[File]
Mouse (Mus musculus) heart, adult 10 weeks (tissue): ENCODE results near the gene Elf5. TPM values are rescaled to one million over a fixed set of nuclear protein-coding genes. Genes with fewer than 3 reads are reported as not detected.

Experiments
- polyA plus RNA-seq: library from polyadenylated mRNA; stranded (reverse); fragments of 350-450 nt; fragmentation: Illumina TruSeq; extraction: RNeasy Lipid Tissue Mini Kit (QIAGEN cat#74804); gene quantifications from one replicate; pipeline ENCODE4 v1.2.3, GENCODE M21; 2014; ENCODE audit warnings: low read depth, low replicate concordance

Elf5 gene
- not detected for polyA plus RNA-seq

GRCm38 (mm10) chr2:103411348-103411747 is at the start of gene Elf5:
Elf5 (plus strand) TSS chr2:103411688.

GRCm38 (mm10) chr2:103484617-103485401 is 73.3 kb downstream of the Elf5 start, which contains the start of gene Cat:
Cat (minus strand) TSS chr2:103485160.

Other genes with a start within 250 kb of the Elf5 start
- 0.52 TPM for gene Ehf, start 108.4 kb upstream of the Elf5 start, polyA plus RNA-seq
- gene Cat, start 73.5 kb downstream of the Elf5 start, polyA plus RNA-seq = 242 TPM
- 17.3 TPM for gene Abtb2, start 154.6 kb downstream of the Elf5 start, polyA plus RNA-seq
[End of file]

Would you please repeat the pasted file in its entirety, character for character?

Mouse (Mus musculus) heart, adult 10 weeks (tissue): ENCODE results near the gene Elf5. TPM values are rescaled to one million over a fixed set of nuclear protein-coding genes. Genes with fewer than 3 reads are reported as not detected.

Experiments
- polyA plus RNA-seq: library from polyadenylated mRNA; stranded (reverse); fragments of 350-450 nt; fragmentation: Illumina TruSeq; extraction: RNeasy Lipid Tissue Mini Kit (QIAGEN cat#74804); gene quantifications from one replicate; pipeline ENCODE4 v1.2.3, GENCODE M21; 2014; ENCODE audit warnings: low read depth, low replicate concordance

Elf5 gene
- not detected for polyA plus RNA-seq

GRCm38 (mm10) chr2:103411348-103411747 is at the start of gene Elf5:
Elf5 (plus strand) TSS chr2:103411688.

GRCm38 (mm10) chr2:103484617-103485401 is 73.3 kb downstream of the Elf5 start, which contains the start of gene Cat:
Cat (minus strand) TSS chr2:103485160.

Other genes with a start within 250 kb of the Elf5 start
- 0.52 TPM for gene Ehf, start 108.4 kb upstream of the Elf5 start, polyA plus RNA-seq
- gene Cat, start 73.5 kb downstream of the Elf5 start, polyA plus RNA-seq = 242 TPM
- 17.3 TPM for gene Abtb2, start 154.6 kb downstream of the Elf5 start, polyA plus RNA-seq